Enter Simplenote. The idea is so simple you’d wish you have thought of it first. In Simplenote for each note you start, it not only lives right then and there in the moment you wrote it. It will also push a copy to the “cloud” for safe keeping. So now your information lives in two places. Congratulations! You have now backed up. Wasn’t that hard? But what if you delete your note you ask? Well first off, you did something to delete it. It wasn’t a computer error or something out of your control. But we’re all human. We all make mistakes.

Enter versioning. This big scary looking word just means “more than one copy” of your document. What if you make a change to your document, delete a large portion without meaning to, or at the very worst delete the entire thing? Click a button or drag a slider and your hard work is restored just like that.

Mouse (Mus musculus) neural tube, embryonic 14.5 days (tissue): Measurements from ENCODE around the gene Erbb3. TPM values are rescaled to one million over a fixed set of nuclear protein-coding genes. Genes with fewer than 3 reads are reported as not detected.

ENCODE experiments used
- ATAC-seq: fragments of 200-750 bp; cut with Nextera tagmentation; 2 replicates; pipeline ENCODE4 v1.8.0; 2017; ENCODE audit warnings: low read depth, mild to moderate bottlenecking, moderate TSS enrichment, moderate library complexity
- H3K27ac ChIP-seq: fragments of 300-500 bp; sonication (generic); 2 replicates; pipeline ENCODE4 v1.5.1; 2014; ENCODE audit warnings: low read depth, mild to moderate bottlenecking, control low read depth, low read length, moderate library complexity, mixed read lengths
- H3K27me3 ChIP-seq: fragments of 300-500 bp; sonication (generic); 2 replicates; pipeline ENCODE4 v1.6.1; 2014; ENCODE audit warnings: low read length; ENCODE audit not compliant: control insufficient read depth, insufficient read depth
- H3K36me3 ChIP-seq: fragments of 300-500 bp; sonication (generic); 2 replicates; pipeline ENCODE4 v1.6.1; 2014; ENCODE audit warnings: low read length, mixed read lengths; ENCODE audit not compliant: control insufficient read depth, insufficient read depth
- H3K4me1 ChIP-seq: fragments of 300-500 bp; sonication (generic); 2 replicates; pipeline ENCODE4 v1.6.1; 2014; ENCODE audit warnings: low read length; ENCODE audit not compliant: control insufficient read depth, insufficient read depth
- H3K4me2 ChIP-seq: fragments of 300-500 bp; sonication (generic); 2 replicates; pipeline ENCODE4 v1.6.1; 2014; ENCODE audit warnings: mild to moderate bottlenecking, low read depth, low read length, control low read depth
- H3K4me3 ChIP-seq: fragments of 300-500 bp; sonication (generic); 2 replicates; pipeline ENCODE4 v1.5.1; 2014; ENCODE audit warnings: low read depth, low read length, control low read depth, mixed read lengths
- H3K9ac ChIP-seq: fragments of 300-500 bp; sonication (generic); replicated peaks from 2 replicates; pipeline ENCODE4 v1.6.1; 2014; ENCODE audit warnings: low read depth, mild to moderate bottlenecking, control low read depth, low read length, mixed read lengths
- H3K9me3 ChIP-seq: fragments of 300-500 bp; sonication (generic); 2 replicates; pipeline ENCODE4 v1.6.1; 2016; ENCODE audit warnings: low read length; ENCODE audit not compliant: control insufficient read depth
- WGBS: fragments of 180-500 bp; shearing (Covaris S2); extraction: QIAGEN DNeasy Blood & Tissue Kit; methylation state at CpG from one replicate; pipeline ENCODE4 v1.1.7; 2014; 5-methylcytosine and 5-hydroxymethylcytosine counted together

Simplenote is perfection of textual nirvana. Write words and don’t press save. Write more words and they’re all safe. Write your words and never worry about whether they’ll be there when you need them. It’s something we all take for granted, until it fails us.

Things I love: Windows Edition


I’m about to save you $50, the going price for Snag-It. Welcome my friend called Greenshot. With Greenshot, you can capture single windows, selected areas, or the entire screen. It even includes a simple image editor for annotation and minor edits. You can choose whether you want to save, print, or copy your screenshot to the clipboard or a combination of the three. If you need to take screenshots, you need Greenshot.